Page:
when writers grow

I am an editor who teaches with comments on everything I edit because I love the feeling I get when I see a writer grow.

I finished working on edits for a client today. She’s been coming for weeks with short stories, and I’ve been adding in reasons for edits and she’s been taking the advice.

She sent me a new story this week and, bam, so good! She’s had a great handle on compelling characters and even making “trope” situations feel genuine and organic. This story, however, is her best to date. She’s grown as a writer, more aware of the when/where of necessary details and when to let show happen and not tell.

I couldn’t be happier for her or, frankly, for myself. It’s an incredible feeling to be able to look back and see a road of progress behind you as you hold something that is the reason you got into this whole writing thing in the first place: the chance to tell a rich, wonderful story with characters people will care about.

Personally, I’ve realized this too. While I have been writing on my own projects, I’ve also spent the last couple weeks reviewing some very old stories (written 15+ years ago) of my own and noticing the growth that I too have experienced over 20 years of writing. I made improvements to those stories too before reposting them, adding author’s notes to remind myself just how far I’ve come.

Conversely, I’ve recently come across another writer who is atrocious in her online writing. She claims to have a dozen published books, uses an “in-between publisher” who just cleans up her work, publishes for her, but she keeps all the proceeds. I haven’t had the desire to buy a book because that feels so lackadaisical, I can’t imagine this publisher is editing very well — certainly they’d want some compensation for doing so much work to make this person’s writing readable. If they’re not doing the work, then essentially her raw drafts are being published, and if her online writing samples are any indication, the published books are terrible.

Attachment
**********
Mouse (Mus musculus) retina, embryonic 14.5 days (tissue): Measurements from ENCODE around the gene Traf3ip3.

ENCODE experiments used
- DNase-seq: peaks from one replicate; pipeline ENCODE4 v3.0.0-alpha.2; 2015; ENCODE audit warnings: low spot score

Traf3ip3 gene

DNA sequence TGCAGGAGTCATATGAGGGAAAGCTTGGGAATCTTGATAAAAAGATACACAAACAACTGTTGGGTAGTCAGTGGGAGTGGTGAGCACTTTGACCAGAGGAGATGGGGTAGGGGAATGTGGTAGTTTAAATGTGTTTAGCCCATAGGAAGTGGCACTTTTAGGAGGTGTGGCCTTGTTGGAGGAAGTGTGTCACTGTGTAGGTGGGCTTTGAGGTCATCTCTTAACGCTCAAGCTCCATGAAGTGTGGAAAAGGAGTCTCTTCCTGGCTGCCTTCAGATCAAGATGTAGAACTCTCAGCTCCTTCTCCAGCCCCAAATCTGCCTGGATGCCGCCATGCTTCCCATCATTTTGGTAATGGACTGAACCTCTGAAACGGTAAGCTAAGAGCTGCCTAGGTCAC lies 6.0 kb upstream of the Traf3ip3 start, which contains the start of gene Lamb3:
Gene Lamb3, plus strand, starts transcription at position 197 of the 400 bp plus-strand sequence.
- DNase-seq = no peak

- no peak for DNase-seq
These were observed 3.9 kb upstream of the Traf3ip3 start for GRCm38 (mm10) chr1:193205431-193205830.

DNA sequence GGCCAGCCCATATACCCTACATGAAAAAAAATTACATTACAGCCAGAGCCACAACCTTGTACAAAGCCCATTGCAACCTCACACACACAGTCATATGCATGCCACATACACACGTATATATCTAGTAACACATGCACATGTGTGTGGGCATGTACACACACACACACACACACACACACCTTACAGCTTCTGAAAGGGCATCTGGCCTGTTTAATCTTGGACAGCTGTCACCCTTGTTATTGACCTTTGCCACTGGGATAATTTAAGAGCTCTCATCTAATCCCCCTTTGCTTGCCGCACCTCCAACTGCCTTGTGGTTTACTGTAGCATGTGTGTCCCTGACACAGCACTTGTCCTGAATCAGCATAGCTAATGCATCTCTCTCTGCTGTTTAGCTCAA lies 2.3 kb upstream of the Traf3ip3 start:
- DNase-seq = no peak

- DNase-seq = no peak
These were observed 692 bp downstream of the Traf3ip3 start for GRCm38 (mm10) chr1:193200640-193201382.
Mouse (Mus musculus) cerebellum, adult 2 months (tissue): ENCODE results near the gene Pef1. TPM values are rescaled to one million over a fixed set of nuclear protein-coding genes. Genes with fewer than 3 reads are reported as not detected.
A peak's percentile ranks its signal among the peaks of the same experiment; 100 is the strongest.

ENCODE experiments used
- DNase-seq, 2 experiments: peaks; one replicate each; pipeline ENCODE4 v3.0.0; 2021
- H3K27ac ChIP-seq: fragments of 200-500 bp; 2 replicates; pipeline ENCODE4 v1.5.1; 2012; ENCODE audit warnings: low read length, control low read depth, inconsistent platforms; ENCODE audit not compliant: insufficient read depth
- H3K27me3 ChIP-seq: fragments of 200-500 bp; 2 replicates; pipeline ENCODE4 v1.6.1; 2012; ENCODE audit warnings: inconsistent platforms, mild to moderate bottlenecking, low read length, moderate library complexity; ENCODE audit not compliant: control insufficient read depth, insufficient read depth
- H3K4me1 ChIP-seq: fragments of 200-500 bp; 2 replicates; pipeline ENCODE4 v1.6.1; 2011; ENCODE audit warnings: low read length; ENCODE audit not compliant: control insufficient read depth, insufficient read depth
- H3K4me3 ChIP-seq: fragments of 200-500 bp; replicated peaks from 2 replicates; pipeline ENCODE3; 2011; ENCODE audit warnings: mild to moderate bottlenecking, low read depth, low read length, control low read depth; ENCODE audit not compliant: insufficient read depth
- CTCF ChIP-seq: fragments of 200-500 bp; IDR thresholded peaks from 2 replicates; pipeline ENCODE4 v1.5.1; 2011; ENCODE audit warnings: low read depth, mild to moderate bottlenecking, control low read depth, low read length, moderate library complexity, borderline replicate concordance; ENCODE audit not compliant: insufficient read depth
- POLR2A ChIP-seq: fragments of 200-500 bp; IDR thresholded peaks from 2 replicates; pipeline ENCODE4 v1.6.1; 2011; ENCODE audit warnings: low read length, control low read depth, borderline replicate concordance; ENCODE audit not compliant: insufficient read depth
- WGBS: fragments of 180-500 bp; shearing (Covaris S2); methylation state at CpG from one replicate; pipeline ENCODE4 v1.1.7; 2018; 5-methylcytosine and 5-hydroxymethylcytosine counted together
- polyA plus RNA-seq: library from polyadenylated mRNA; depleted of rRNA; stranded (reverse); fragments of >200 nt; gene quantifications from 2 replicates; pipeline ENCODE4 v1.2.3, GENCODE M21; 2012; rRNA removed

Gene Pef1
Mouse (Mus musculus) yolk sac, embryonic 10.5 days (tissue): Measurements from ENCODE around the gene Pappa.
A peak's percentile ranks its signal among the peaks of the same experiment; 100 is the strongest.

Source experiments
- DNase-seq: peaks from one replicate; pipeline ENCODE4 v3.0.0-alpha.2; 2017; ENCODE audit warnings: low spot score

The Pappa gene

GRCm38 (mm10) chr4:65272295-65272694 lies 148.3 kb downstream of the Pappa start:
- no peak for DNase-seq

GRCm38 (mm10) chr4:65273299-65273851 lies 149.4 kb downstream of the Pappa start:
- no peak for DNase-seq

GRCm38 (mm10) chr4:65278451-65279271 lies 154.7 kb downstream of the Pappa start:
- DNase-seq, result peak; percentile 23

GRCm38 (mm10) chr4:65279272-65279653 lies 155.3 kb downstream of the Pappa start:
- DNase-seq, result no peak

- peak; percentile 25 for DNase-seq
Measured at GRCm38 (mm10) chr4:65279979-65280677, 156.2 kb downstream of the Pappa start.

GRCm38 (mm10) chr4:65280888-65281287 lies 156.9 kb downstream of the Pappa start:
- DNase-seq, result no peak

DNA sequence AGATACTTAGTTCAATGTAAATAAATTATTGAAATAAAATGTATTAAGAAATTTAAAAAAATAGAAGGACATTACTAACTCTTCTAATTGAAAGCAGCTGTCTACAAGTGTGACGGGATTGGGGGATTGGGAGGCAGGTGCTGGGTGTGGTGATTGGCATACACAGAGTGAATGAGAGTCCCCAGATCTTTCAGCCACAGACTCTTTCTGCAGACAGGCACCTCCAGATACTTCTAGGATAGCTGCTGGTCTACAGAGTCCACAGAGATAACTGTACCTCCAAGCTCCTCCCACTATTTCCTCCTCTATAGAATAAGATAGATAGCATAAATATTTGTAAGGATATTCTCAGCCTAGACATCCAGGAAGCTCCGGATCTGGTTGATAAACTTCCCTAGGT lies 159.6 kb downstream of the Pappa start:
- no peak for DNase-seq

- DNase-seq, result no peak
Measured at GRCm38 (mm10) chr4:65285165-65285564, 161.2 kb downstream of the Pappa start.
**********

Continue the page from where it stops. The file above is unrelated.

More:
If I bought a book, I’d feel compelled to write a review, and well, I’m afraid I might not have anything nice to say. So I skip the entire process and don’t buy.

Bottom line: If all you do is write and leave the editing to someone else, accept or reject the changes without really understanding why these things needed correction, are you really becoming a better writer? Or is your editor doing all the hard work of making you readable? If they are working that hard at helping you, why aren’t you more interested in compensating them, learning from them, and becoming a better writer?

Guess this turned into a Thursday ramble. Have a great day, everyone, and keep on learning as writers.

~ Lara

1 thought on “when writers grow

  1. carolynmcb

    You’ve changed my writing for the better every time we get together, so thank you for that.
    I can think of a few writers who fit your description, and I have learned something from them too.
    What not to do.

    Great post, Lara!

    Liked by 1 person

    Reply

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